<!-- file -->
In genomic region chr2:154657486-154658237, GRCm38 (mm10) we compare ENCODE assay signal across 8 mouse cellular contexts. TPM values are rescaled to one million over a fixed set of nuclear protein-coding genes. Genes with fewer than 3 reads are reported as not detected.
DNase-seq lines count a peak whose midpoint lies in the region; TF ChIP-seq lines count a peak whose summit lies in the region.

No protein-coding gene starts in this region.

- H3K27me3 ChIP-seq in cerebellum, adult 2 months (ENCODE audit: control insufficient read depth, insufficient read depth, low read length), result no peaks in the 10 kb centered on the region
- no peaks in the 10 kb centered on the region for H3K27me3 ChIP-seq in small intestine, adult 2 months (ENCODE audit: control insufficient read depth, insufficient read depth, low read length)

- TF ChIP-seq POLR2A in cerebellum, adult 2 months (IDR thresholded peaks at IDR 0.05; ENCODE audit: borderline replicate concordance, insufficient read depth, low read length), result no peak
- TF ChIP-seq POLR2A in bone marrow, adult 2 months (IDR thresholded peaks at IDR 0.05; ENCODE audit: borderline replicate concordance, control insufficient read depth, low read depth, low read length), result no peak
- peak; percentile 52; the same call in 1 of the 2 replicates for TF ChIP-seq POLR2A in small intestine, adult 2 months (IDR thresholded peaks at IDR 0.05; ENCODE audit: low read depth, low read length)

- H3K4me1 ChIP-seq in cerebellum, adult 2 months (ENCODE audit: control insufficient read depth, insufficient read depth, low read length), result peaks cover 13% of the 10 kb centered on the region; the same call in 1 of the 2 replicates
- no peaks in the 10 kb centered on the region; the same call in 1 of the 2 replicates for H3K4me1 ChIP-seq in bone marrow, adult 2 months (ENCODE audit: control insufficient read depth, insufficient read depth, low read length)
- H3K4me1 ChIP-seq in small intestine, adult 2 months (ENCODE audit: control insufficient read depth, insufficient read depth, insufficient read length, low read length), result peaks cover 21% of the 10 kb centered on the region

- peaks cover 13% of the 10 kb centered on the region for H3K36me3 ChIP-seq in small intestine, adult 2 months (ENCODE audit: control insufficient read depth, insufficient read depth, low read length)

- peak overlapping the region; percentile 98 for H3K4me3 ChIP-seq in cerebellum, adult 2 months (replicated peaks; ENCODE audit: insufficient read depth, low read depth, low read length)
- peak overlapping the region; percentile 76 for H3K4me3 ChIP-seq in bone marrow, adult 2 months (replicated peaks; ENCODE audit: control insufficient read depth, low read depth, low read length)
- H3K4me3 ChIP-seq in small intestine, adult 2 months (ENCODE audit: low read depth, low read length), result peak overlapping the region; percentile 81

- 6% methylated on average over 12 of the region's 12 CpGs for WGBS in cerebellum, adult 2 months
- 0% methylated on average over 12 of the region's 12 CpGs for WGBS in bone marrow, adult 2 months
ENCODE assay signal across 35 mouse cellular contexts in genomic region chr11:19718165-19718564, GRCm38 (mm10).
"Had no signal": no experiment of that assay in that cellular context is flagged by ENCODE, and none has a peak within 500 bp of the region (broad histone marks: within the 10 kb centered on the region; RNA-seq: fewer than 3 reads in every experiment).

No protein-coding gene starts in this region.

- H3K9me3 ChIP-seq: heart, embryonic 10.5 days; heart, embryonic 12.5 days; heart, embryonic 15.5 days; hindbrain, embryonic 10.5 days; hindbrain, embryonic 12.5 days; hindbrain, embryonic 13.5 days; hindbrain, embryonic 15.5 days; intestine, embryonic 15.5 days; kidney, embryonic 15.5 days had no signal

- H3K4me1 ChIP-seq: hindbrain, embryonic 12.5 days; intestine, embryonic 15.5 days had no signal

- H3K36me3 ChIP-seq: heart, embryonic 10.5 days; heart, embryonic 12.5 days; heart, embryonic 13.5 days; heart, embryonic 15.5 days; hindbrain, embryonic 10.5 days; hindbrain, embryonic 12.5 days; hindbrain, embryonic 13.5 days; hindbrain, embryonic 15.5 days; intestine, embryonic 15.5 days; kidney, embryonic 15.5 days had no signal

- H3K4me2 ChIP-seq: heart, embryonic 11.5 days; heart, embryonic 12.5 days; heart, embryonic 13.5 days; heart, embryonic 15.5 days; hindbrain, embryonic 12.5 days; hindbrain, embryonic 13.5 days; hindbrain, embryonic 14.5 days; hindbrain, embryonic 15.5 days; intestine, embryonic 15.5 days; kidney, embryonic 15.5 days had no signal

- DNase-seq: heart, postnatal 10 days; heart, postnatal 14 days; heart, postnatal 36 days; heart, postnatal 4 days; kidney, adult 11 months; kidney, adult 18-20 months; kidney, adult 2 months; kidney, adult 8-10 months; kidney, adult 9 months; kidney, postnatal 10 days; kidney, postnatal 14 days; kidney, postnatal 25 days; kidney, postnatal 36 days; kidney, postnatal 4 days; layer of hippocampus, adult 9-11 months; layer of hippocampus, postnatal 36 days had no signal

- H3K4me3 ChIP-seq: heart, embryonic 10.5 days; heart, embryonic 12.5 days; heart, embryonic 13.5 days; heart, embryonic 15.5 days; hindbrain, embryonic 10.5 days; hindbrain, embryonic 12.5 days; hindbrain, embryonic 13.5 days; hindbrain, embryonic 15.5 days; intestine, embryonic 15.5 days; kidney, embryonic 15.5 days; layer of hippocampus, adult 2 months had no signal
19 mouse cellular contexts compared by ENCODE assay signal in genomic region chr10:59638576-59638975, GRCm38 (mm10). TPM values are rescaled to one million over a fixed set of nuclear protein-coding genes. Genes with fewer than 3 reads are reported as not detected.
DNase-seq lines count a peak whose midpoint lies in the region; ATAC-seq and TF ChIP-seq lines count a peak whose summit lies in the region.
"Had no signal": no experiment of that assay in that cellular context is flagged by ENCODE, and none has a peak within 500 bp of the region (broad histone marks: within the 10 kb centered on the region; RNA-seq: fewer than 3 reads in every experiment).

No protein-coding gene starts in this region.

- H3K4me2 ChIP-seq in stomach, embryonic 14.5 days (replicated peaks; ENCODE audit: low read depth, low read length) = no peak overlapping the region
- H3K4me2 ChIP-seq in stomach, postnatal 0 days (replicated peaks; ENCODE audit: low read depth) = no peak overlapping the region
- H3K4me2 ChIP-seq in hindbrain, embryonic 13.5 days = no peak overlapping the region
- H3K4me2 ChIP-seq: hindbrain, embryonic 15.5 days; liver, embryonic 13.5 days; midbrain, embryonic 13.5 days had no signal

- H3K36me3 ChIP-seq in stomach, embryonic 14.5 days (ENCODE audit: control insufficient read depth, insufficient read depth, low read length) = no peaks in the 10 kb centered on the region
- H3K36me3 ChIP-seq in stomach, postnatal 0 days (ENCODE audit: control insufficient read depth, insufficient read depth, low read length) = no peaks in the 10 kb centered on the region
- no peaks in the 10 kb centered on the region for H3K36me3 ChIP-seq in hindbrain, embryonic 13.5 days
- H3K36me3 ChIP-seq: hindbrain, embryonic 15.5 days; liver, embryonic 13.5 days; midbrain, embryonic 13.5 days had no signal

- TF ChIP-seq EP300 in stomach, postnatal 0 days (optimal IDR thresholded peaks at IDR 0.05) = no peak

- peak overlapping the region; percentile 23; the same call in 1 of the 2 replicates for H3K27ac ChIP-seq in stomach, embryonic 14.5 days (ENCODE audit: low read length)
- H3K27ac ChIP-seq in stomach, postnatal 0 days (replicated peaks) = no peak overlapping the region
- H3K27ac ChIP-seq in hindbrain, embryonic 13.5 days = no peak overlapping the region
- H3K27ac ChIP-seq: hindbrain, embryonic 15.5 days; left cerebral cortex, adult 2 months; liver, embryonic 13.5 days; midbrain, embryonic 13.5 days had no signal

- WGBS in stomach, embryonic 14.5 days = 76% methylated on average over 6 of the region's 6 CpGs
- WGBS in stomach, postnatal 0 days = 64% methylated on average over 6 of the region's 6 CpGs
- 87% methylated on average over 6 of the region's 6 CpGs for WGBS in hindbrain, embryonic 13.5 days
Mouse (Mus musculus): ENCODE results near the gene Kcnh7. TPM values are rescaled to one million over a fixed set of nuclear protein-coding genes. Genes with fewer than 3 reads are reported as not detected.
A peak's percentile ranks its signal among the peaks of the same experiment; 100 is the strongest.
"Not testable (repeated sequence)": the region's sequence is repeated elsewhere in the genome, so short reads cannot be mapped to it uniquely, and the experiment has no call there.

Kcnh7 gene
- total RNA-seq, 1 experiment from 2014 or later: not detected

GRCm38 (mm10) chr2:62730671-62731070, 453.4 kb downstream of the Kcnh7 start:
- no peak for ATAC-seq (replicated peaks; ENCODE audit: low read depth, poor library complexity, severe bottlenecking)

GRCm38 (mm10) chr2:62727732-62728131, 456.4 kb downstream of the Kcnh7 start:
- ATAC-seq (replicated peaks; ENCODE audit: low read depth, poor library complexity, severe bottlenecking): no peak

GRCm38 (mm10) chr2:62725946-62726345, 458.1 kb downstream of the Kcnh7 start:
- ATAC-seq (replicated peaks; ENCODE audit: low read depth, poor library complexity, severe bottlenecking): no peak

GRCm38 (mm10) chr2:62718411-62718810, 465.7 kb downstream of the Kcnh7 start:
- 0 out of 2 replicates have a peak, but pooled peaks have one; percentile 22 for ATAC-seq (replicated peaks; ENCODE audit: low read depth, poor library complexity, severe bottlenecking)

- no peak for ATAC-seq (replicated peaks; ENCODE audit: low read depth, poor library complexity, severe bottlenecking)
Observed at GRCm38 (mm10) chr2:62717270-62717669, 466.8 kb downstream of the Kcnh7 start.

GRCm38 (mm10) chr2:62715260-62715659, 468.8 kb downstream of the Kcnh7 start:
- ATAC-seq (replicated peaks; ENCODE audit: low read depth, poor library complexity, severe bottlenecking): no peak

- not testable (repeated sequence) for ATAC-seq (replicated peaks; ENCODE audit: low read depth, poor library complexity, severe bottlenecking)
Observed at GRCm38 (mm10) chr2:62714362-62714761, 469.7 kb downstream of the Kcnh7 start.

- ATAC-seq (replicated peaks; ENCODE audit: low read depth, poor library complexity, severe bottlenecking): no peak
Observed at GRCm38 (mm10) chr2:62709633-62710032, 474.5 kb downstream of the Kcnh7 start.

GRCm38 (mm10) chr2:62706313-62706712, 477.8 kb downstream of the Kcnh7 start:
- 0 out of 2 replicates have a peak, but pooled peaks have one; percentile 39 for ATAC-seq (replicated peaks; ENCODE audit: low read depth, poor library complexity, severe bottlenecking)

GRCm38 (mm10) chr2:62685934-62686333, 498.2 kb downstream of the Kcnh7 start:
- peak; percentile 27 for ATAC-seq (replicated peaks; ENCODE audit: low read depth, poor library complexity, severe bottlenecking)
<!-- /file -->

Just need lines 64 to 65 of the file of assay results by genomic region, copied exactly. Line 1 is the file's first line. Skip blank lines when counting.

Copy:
- not testable (repeated sequence) for ATAC-seq (replicated peaks; ENCODE audit: low read depth, poor library complexity, severe bottlenecking)
Observed at GRCm38 (mm10) chr2:62714362-62714761, 469.7 kb downstream of the Kcnh7 start.